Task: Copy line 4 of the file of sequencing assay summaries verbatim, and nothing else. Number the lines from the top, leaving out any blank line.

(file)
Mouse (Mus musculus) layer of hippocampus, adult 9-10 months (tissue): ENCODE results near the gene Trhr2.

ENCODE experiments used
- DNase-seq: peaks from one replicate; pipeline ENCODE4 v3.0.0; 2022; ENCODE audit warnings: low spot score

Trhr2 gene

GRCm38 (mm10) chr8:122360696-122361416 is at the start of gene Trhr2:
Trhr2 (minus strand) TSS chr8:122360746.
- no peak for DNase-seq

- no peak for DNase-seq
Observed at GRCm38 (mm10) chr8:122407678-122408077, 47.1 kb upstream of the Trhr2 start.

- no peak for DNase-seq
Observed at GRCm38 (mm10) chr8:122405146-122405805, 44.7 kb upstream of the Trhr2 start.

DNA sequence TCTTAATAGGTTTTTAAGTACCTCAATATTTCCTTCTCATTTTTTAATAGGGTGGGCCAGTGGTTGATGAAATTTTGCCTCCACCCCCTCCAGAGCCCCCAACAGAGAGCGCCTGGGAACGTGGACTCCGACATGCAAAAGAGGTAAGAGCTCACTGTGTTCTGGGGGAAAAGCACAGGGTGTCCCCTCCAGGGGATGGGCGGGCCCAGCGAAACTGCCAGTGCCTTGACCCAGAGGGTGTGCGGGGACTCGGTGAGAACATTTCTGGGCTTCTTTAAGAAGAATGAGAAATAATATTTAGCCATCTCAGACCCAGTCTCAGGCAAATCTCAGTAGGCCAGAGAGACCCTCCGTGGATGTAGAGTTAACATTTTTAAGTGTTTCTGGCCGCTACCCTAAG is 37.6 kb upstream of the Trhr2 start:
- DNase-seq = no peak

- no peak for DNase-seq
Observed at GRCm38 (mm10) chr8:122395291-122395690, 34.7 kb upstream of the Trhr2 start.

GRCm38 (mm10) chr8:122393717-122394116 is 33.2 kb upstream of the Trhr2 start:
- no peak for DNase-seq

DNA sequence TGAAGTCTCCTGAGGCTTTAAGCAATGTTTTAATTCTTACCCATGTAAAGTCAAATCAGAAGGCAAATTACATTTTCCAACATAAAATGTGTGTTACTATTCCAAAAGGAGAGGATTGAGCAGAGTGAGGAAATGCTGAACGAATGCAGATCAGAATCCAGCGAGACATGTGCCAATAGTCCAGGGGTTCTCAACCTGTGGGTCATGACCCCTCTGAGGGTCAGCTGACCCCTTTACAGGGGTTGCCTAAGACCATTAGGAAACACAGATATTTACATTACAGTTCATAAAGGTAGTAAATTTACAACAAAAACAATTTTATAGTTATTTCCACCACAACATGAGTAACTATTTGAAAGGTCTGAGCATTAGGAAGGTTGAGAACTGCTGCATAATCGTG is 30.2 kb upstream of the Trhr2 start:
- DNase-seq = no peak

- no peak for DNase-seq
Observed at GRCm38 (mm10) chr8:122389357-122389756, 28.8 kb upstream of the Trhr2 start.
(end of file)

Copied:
Trhr2 gene